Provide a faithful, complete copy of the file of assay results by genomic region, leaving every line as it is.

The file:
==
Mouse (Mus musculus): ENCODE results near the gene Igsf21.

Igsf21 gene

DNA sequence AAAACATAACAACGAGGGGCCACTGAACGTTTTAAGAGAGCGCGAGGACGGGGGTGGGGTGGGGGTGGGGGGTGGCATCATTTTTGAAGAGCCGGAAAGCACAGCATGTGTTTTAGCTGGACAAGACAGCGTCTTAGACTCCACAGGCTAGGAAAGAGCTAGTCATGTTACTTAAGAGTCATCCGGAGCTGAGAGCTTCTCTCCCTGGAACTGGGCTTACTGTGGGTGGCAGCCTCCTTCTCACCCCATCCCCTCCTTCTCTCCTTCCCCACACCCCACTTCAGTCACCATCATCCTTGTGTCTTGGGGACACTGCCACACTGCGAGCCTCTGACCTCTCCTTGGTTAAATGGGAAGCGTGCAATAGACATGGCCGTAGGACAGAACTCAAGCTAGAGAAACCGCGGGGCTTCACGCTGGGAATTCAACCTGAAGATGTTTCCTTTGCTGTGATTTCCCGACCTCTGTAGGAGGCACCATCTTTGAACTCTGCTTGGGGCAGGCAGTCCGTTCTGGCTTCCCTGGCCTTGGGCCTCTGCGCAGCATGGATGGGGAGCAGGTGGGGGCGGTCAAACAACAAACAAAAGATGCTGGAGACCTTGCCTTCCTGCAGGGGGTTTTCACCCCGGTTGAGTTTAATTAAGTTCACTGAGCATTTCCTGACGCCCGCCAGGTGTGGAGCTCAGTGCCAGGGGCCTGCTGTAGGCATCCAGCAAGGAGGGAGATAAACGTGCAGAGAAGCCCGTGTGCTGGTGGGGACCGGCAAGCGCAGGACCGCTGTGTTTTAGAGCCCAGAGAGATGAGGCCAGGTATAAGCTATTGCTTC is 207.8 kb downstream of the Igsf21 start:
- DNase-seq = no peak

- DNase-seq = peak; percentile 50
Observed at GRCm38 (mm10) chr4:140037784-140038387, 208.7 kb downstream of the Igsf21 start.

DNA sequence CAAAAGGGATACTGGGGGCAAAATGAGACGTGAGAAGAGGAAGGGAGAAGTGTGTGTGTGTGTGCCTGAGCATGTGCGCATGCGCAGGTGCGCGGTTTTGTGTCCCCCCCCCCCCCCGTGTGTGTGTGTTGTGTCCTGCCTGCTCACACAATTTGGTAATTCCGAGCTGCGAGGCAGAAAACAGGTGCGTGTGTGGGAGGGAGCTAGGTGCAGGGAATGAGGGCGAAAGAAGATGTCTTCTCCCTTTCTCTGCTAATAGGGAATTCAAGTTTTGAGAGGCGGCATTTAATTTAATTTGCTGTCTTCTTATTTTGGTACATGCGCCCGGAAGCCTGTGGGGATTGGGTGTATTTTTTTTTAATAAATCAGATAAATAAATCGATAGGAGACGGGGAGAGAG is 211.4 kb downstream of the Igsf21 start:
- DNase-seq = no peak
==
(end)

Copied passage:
Mouse (Mus musculus): ENCODE results near the gene Igsf21.

Igsf21 gene

DNA sequence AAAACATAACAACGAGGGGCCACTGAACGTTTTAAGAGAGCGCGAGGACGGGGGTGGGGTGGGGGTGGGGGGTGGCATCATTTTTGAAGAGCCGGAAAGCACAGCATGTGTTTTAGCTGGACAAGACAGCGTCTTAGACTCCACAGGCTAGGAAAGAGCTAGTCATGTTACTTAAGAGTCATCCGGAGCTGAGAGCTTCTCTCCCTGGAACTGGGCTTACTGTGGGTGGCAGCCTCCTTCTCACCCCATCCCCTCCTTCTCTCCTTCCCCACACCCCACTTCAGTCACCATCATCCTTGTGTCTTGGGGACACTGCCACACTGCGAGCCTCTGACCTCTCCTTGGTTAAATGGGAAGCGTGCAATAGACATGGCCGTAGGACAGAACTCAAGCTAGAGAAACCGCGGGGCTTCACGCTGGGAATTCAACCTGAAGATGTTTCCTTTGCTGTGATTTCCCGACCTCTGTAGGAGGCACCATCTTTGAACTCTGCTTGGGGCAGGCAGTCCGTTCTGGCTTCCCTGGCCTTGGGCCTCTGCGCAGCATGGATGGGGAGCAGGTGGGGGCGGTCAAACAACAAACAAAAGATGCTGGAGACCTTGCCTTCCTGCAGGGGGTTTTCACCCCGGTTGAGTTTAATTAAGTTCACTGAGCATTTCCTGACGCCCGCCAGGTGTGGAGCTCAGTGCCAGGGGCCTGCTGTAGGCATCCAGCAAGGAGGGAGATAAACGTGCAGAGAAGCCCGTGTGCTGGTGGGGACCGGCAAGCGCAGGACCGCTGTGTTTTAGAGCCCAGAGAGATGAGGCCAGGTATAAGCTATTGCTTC is 207.8 kb downstream of the Igsf21 start:
- DNase-seq = no peak

- DNase-seq = peak; percentile 50
Observed at GRCm38 (mm10) chr4:140037784-140038387, 208.7 kb downstream of the Igsf21 start.

DNA sequence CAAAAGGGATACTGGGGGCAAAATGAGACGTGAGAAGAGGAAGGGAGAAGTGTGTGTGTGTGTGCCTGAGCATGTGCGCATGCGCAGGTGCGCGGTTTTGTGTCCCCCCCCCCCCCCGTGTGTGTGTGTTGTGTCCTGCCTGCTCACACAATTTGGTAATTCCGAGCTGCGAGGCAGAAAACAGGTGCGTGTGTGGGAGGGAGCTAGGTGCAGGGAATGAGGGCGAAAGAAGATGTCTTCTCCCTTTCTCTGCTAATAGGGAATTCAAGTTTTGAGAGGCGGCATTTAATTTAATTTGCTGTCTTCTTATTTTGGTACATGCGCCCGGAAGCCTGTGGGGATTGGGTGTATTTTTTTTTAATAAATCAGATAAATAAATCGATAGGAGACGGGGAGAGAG is 211.4 kb downstream of the Igsf21 start:
- DNase-seq = no peak